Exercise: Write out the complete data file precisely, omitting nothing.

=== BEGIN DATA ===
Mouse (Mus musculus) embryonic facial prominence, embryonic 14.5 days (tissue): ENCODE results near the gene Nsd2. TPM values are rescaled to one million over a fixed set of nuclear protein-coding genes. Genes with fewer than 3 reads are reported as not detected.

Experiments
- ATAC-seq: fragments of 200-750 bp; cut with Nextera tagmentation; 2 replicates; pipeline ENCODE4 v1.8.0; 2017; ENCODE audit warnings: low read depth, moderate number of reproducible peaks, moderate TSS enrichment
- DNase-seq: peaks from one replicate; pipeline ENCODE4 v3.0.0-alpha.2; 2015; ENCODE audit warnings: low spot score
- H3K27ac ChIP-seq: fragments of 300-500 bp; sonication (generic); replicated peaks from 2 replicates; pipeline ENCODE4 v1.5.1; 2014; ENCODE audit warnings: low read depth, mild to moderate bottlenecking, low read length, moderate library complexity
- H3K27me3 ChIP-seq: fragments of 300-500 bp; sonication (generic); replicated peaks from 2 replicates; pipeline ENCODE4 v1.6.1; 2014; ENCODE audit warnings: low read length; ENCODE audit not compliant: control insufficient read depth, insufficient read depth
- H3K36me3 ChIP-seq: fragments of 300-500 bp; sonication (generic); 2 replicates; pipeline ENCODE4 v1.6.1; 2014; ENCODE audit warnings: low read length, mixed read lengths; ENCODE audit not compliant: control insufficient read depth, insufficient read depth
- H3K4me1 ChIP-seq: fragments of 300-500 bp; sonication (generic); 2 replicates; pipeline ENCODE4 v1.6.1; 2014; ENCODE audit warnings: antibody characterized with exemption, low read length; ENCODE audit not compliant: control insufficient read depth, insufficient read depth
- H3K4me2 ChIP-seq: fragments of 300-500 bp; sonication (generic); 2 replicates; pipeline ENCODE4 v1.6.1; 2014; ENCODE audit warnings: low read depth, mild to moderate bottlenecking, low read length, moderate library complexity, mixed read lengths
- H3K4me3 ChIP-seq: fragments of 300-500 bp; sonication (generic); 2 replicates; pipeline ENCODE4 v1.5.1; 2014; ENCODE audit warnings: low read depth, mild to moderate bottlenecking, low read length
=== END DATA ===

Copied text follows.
Mouse (Mus musculus) embryonic facial prominence, embryonic 14.5 days (tissue): ENCODE results near the gene Nsd2. TPM values are rescaled to one million over a fixed set of nuclear protein-coding genes. Genes with fewer than 3 reads are reported as not detected.

Experiments
- ATAC-seq: fragments of 200-750 bp; cut with Nextera tagmentation; 2 replicates; pipeline ENCODE4 v1.8.0; 2017; ENCODE audit warnings: low read depth, moderate number of reproducible peaks, moderate TSS enrichment
- DNase-seq: peaks from one replicate; pipeline ENCODE4 v3.0.0-alpha.2; 2015; ENCODE audit warnings: low spot score
- H3K27ac ChIP-seq: fragments of 300-500 bp; sonication (generic); replicated peaks from 2 replicates; pipeline ENCODE4 v1.5.1; 2014; ENCODE audit warnings: low read depth, mild to moderate bottlenecking, low read length, moderate library complexity
- H3K27me3 ChIP-seq: fragments of 300-500 bp; sonication (generic); replicated peaks from 2 replicates; pipeline ENCODE4 v1.6.1; 2014; ENCODE audit warnings: low read length; ENCODE audit not compliant: control insufficient read depth, insufficient read depth
- H3K36me3 ChIP-seq: fragments of 300-500 bp; sonication (generic); 2 replicates; pipeline ENCODE4 v1.6.1; 2014; ENCODE audit warnings: low read length, mixed read lengths; ENCODE audit not compliant: control insufficient read depth, insufficient read depth
- H3K4me1 ChIP-seq: fragments of 300-500 bp; sonication (generic); 2 replicates; pipeline ENCODE4 v1.6.1; 2014; ENCODE audit warnings: antibody characterized with exemption, low read length; ENCODE audit not compliant: control insufficient read depth, insufficient read depth
- H3K4me2 ChIP-seq: fragments of 300-500 bp; sonication (generic); 2 replicates; pipeline ENCODE4 v1.6.1; 2014; ENCODE audit warnings: low read depth, mild to moderate bottlenecking, low read length, moderate library complexity, mixed read lengths
- H3K4me3 ChIP-seq: fragments of 300-500 bp; sonication (generic); 2 replicates; pipeline ENCODE4 v1.5.1; 2014; ENCODE audit warnings: low read depth, mild to moderate bottlenecking, low read length